Māori, as the indigenous people of New Zealand, and the Crown are signatories to Te Tiriti o Waitangi/The Treaty of Waitangi, which sets the foundation for the enduring relationship between Māori and the Crown as equal partners. The Government – representing the Crown – continues to respond to its obligations to honour the Treaty relationship. Māori seek to seek to overcome the particular challenges they still face in the postcolonial context, and participate equally in the partnership defined by the Treaty’.
Three principles derived from the Treaty of Waitangi, rangatiratanga (partnership), whai wahi (participation) and kaitiakitanga (protection) should inform the interface between Māori and research (Royal Commission on Social Policy 1988):
The Treaty partnership provides an opportunity to design together an advanced national health and disability research ethics platform that encompasses two world ethical views: that of western ethics and that of tikanga Māori (Māori ethics).
These Standards extend the work of previous committees, in that they now incorporate tikanga Māori, and make more logical links between Māori research theory and practice. In so doing, they are consistent with the strategic priorities of the New Zealand Health Research Strategy (Ministry of Business, Innovation and Employment and
Ministry of Health 2017). That strategy contains four guiding principles: research excellence, transparency, partnership with Māori and collaboration for impact.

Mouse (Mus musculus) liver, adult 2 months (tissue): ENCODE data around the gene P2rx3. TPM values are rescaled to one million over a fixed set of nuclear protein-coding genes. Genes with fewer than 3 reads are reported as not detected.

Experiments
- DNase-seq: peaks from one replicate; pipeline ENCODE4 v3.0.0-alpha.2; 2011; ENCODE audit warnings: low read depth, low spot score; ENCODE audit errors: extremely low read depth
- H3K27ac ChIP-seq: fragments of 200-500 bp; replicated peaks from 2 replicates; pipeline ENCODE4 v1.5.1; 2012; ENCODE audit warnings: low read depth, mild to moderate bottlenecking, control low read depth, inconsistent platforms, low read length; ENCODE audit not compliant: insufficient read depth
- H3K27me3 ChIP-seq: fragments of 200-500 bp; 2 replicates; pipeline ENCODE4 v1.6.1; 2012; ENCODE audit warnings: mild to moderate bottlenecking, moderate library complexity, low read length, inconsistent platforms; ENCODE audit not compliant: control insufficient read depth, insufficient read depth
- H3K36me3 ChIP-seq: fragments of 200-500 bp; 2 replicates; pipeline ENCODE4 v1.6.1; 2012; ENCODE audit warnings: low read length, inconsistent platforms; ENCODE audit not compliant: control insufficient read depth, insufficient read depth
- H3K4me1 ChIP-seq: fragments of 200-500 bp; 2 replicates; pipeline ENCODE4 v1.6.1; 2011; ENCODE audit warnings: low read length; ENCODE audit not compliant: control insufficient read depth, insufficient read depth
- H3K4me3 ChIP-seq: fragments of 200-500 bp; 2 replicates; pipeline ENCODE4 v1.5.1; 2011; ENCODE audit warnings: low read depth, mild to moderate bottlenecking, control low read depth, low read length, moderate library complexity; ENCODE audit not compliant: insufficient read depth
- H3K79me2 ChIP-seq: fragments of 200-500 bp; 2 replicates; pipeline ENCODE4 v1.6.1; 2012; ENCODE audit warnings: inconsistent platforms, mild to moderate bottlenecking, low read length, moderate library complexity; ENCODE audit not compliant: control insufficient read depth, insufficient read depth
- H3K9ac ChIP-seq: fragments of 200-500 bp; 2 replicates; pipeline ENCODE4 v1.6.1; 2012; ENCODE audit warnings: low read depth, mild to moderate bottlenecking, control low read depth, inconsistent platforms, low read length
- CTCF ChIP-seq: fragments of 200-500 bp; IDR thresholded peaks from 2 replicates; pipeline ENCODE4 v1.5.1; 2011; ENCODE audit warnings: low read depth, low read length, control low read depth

These Standards also recognise He Korowai Oranga – the Māori Health Strategy (Ministry of Health 2014b), ’Ala Mo’ui: Pathways to Pacific Health and Wellbeing (Ministry of Health 2014a) and the principles of Vision Mātauranga to:
Research excellence entails embracing and valuing a range of research approaches and methodologies that are fit-for-purpose and rigorous. Those approaches and methodologies must also meet the underlying need to conduct ethical research that keeps research participants safe, protects the privacy of individuals and respects the mana (status and authority) of families and whānau and acceptable to communities.
New Zealand is a culturally diverse country. Researchers must take into account cultural viewpoints to ensure their research reflects the context and perspective of the society in which it occurs, to respect participants and to ensure that evidence generated from health research is effectively implemented.
A world-leading health and disability research and innovation system builds on existing knowledge, generates new knowledge and responds to the needs of the populations it serves. Consumers have a right to high-quality health care. These Standards recognise the vital importance and value of health and disability research, health services research and quality improvement activities to inform clinical management and public health, social and disability policy.